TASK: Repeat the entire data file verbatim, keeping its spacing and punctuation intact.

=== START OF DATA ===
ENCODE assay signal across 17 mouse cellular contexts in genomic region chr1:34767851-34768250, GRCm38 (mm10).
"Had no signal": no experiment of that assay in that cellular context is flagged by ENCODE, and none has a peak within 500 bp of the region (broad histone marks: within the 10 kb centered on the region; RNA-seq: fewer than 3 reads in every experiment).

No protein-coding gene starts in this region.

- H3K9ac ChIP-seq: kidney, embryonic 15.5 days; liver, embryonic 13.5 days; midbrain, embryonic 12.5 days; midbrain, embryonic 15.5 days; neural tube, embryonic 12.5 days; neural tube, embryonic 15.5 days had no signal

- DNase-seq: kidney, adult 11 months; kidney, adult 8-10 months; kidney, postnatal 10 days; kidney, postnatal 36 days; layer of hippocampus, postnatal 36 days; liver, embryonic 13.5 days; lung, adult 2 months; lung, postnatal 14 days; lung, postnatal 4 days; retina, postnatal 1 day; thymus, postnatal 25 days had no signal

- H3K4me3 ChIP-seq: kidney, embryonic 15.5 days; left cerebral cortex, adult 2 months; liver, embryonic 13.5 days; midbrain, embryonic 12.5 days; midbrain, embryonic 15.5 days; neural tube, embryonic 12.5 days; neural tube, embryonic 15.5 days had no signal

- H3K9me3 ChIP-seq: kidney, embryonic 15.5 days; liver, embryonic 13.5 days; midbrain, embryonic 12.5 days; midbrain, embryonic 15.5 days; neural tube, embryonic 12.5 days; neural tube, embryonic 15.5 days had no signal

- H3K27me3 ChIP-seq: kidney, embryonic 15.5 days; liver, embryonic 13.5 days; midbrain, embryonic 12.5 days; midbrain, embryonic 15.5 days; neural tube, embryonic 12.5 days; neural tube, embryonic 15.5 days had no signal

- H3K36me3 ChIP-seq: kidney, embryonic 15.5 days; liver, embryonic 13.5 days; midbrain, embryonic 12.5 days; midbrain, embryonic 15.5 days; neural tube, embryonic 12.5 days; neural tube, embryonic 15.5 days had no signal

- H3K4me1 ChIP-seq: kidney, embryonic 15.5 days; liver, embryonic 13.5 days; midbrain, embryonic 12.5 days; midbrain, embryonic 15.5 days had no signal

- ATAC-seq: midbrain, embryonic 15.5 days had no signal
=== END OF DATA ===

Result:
ENCODE assay signal across 17 mouse cellular contexts in genomic region chr1:34767851-34768250, GRCm38 (mm10).
"Had no signal": no experiment of that assay in that cellular context is flagged by ENCODE, and none has a peak within 500 bp of the region (broad histone marks: within the 10 kb centered on the region; RNA-seq: fewer than 3 reads in every experiment).

No protein-coding gene starts in this region.

- H3K9ac ChIP-seq: kidney, embryonic 15.5 days; liver, embryonic 13.5 days; midbrain, embryonic 12.5 days; midbrain, embryonic 15.5 days; neural tube, embryonic 12.5 days; neural tube, embryonic 15.5 days had no signal

- DNase-seq: kidney, adult 11 months; kidney, adult 8-10 months; kidney, postnatal 10 days; kidney, postnatal 36 days; layer of hippocampus, postnatal 36 days; liver, embryonic 13.5 days; lung, adult 2 months; lung, postnatal 14 days; lung, postnatal 4 days; retina, postnatal 1 day; thymus, postnatal 25 days had no signal

- H3K4me3 ChIP-seq: kidney, embryonic 15.5 days; left cerebral cortex, adult 2 months; liver, embryonic 13.5 days; midbrain, embryonic 12.5 days; midbrain, embryonic 15.5 days; neural tube, embryonic 12.5 days; neural tube, embryonic 15.5 days had no signal

- H3K9me3 ChIP-seq: kidney, embryonic 15.5 days; liver, embryonic 13.5 days; midbrain, embryonic 12.5 days; midbrain, embryonic 15.5 days; neural tube, embryonic 12.5 days; neural tube, embryonic 15.5 days had no signal

- H3K27me3 ChIP-seq: kidney, embryonic 15.5 days; liver, embryonic 13.5 days; midbrain, embryonic 12.5 days; midbrain, embryonic 15.5 days; neural tube, embryonic 12.5 days; neural tube, embryonic 15.5 days had no signal

- H3K36me3 ChIP-seq: kidney, embryonic 15.5 days; liver, embryonic 13.5 days; midbrain, embryonic 12.5 days; midbrain, embryonic 15.5 days; neural tube, embryonic 12.5 days; neural tube, embryonic 15.5 days had no signal

- H3K4me1 ChIP-seq: kidney, embryonic 15.5 days; liver, embryonic 13.5 days; midbrain, embryonic 12.5 days; midbrain, embryonic 15.5 days had no signal

- ATAC-seq: midbrain, embryonic 15.5 days had no signal